Your morning news briefing, Tuesday, 10 September
10 September 2019, 06:06 | Updated: 11 September 2019, 10:21
Here's the latest in UK and world news on Tuesday morning.
Parliament prorogued after PM fails in bid for snap election
Parliament has been prorogued until October 14 after the Prime Minister failed in his bid for a snap general election.
Sessions have been suspended until the Queen's Speech on October 14 after a vote to hold a snap election did not reach the majority it required.
Under the Fixed-term Parliaments Act, the vote required support from two-thirds of MPs, which it failed to reach.
293 MPs voted for an election, missing out on the required two-thirds majority by 41 votes.
BA strike heads into second day, grounding flights and affecting 200,000 passengers
British Airways pilots are set to strike for a second day on Tuesday after “virtually 100 per cent” of union members voted in favour of industrial action.
The bitter dispute is costing BA £40 million a day, according to the British Airline Pilots Association (Balpa), who claim the row could have been settled for as little as a £1 million.
The strike has caused the cancellation of more than 1,700 flights over the two days, affecting 195,000 passengers, and a further 24-hour walkout is planned for September 27.
BA has offered a pay rise of 11.5 per cent over three years, which it says would boost the pay of some captains to £200,000, but Balpa says its members want a bigger share of the company's profits.
North Korea launches “unidentified projectiles” after agreeing to talks with US
North Korea has launched at least two “unidentified projectiles” into the sea, hours after offering to resume nuclear diplomacy with the US.
They were fired from South Phyongan province on Tuesday, travelling over 200 miles to the east, according to South Korea's military.
No more details are known about the projectiles.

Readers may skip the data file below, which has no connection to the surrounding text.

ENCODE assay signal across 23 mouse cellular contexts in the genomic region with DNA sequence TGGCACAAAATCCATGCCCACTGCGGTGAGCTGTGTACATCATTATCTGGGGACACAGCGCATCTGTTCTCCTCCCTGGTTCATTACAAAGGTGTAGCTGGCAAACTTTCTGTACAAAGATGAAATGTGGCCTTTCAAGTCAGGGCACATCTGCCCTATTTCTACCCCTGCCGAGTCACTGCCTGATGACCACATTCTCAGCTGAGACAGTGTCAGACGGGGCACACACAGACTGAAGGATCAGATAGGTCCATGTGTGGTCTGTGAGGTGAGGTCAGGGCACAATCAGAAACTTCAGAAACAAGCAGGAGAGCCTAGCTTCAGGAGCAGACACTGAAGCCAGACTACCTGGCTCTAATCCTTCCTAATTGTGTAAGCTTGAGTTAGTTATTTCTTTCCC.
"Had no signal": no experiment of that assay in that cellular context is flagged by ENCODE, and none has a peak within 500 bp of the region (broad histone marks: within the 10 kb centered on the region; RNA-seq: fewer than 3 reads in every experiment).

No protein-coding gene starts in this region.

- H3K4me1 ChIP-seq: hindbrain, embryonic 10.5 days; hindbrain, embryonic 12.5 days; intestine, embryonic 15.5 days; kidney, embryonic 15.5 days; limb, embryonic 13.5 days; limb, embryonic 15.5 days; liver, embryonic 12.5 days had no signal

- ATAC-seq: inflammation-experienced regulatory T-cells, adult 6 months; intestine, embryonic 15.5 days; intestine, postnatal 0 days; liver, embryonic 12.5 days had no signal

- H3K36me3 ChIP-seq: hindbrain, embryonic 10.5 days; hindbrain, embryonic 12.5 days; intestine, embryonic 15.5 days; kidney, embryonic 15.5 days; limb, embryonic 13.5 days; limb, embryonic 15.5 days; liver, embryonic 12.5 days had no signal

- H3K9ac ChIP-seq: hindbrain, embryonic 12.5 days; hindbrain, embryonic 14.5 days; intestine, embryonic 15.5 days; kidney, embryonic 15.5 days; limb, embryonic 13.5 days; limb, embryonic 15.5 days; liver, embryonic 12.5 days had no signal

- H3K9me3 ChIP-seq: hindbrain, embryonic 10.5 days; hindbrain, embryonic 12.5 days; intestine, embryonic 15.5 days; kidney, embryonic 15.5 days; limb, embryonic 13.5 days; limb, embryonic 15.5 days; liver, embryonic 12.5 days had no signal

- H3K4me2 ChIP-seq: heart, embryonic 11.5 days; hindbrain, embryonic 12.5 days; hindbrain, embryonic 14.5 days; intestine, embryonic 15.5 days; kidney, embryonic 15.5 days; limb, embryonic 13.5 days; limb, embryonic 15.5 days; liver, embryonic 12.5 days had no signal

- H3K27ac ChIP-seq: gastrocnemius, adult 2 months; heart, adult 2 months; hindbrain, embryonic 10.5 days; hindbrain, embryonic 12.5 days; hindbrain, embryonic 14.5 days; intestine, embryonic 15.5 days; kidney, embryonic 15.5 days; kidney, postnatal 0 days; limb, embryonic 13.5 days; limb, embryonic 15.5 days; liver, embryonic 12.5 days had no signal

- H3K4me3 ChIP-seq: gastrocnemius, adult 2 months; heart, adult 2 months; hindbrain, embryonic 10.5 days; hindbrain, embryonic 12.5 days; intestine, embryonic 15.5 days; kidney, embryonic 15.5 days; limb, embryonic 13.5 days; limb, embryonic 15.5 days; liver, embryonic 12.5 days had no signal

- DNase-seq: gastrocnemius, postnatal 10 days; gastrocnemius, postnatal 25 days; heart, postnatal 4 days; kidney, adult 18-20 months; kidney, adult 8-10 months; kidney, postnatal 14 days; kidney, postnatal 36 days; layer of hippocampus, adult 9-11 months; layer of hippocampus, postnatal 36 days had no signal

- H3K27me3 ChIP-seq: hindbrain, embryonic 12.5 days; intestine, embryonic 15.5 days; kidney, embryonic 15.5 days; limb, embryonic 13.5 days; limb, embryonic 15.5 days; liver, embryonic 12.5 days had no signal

Tuesday's launches were the eighth such launches since late July and the first since August 24.
England in pill crisis as 12 million prescribed potentially addictive drugs
Almost 12 million adults in England were prescribed potentially addictive drugs such as sleeping pills and painkillers last year, a new report says.
A review of five classes of medicines - including anti-anxiety drugs, anti-depressants and opioid painkillers - found some patients struggle to come off them, suffering suicidal thoughts and anxiety as a result.
Public Health England, which led the Government-ordered review, said a helpline must be set up for the millions of people who may be dependent on the drugs.
Health Secretary Matt Hancock said the country was in the "grip of an over-medication crisis."
Boris Johnson to visit school marking launch of new education drive
Mr Johnson will emerge for the first time since his embarrassing Commons defeat on Tuesday to mark the launch of an education drive which could see up to 30 new free schools established.
The Prime Minister will visit a primary school in London to mark the project’s latest application round.
But the National Education Union said the Government was pursuing a "reckless approach" by "throwing taxpayers' money at its pet project", saying the free schools programme is "in crisis".
The Government has pledged to invest more than £14 billion in primary and secondary education between now and 2022-23.
Repairs notice served to owners of “unique” pier
A repairs notice has been served to the owners of the only Victorian pier in Britain which leads to an island after a council “exhausted all other options."
North Somerset Council are hoping the notice will encourage the owners of the Grade II-listed Birnbeck Pier in Weston-super-Mare to carry out essential repairs.
Its north jetty collapsed into the Bristol Channel during storms in 2016 and has been earmarked for demolition.
But the owners now have two months to respond and carry out work on the landmark, which is a “key feature” of the seafront.